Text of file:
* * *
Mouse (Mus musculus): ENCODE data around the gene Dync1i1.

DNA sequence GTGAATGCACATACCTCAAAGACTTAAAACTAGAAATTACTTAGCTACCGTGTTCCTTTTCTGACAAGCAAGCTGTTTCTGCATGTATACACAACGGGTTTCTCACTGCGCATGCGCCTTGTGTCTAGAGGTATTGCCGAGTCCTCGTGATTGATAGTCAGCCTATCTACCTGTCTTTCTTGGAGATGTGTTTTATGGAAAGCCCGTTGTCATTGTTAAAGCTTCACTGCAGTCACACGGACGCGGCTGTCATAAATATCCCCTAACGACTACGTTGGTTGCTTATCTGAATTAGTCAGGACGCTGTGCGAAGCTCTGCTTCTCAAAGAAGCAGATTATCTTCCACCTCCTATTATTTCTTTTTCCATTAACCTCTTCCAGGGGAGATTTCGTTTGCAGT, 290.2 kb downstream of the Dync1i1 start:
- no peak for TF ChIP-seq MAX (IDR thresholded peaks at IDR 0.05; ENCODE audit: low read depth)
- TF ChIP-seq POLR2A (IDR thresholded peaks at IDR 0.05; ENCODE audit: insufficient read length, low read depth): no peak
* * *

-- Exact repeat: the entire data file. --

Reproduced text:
Mouse (Mus musculus): ENCODE data around the gene Dync1i1.

DNA sequence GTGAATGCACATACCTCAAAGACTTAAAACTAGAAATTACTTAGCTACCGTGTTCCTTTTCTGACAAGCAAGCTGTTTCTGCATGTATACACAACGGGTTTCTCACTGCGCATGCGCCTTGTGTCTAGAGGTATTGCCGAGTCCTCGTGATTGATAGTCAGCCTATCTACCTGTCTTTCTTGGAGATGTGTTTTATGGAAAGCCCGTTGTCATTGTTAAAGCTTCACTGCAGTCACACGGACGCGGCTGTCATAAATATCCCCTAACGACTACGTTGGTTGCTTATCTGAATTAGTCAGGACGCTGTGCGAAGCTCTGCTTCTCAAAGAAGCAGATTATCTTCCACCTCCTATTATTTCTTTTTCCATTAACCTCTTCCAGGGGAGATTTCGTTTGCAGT, 290.2 kb downstream of the Dync1i1 start:
- no peak for TF ChIP-seq MAX (IDR thresholded peaks at IDR 0.05; ENCODE audit: low read depth)
- TF ChIP-seq POLR2A (IDR thresholded peaks at IDR 0.05; ENCODE audit: insufficient read length, low read depth): no peak